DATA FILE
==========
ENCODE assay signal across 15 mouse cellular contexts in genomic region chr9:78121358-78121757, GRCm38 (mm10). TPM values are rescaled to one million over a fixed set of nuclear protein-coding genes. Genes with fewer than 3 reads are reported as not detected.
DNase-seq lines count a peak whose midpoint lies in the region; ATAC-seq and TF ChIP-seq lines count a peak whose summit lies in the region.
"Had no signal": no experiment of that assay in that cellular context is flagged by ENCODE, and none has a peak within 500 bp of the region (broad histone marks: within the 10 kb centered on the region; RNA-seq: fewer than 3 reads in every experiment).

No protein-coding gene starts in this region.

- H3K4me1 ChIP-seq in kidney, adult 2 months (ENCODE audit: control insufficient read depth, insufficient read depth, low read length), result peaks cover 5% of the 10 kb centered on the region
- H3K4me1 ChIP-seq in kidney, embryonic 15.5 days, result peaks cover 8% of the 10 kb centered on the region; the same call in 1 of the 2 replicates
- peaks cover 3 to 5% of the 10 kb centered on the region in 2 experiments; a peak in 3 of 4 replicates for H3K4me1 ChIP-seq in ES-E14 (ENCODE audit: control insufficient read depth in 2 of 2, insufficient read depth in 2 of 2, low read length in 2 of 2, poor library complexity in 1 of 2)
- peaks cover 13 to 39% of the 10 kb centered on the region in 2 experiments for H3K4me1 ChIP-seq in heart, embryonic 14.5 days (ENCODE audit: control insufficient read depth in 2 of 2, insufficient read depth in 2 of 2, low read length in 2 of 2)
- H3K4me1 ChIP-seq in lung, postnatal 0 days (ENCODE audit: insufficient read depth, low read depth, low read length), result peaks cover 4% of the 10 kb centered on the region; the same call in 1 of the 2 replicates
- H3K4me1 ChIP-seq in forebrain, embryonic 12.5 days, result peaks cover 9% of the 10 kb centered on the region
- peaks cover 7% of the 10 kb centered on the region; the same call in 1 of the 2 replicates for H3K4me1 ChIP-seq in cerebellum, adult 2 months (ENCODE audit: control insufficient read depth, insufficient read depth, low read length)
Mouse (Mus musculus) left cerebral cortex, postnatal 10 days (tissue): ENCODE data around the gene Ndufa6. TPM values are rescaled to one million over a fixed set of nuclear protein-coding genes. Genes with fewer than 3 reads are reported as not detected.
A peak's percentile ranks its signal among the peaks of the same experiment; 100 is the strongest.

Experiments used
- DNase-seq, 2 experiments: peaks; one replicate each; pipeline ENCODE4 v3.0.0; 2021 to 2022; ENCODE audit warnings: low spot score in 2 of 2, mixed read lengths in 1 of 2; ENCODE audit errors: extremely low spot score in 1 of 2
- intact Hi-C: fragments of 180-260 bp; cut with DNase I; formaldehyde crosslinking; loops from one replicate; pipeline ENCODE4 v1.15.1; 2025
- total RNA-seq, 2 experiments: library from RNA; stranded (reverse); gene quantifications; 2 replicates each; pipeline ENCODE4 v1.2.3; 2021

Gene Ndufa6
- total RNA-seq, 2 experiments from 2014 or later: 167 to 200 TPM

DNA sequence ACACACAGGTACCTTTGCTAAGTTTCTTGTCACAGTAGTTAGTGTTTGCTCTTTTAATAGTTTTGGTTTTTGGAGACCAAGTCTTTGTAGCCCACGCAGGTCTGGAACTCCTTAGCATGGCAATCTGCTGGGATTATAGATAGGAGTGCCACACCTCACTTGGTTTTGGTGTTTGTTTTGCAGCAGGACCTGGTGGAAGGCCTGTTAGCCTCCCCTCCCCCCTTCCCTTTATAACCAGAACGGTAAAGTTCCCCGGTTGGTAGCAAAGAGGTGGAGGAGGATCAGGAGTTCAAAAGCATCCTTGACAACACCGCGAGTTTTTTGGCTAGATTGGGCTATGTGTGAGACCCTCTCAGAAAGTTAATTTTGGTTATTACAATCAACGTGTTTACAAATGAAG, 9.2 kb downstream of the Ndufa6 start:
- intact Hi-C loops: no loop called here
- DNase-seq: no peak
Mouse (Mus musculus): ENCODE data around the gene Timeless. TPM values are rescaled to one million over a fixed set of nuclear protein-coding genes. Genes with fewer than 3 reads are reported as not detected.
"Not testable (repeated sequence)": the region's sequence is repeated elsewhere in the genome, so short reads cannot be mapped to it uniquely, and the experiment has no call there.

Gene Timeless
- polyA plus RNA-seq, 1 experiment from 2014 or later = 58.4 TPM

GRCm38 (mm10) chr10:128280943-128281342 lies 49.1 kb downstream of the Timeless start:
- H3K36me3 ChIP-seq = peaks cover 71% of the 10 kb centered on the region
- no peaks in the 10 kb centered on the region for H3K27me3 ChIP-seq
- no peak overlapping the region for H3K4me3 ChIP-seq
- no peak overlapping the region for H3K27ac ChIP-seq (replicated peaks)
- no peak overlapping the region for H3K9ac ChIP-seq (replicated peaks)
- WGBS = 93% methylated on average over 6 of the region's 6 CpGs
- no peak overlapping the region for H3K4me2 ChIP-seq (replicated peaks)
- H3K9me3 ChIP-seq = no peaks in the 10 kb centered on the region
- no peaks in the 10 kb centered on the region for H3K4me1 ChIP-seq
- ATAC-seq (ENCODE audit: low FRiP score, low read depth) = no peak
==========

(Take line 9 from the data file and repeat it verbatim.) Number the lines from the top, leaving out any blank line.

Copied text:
- H3K4me1 ChIP-seq in lung, postnatal 0 days (ENCODE audit: insufficient read depth, low read depth, low read length), result peaks cover 4% of the 10 kb centered on the region; the same call in 1 of the 2 replicates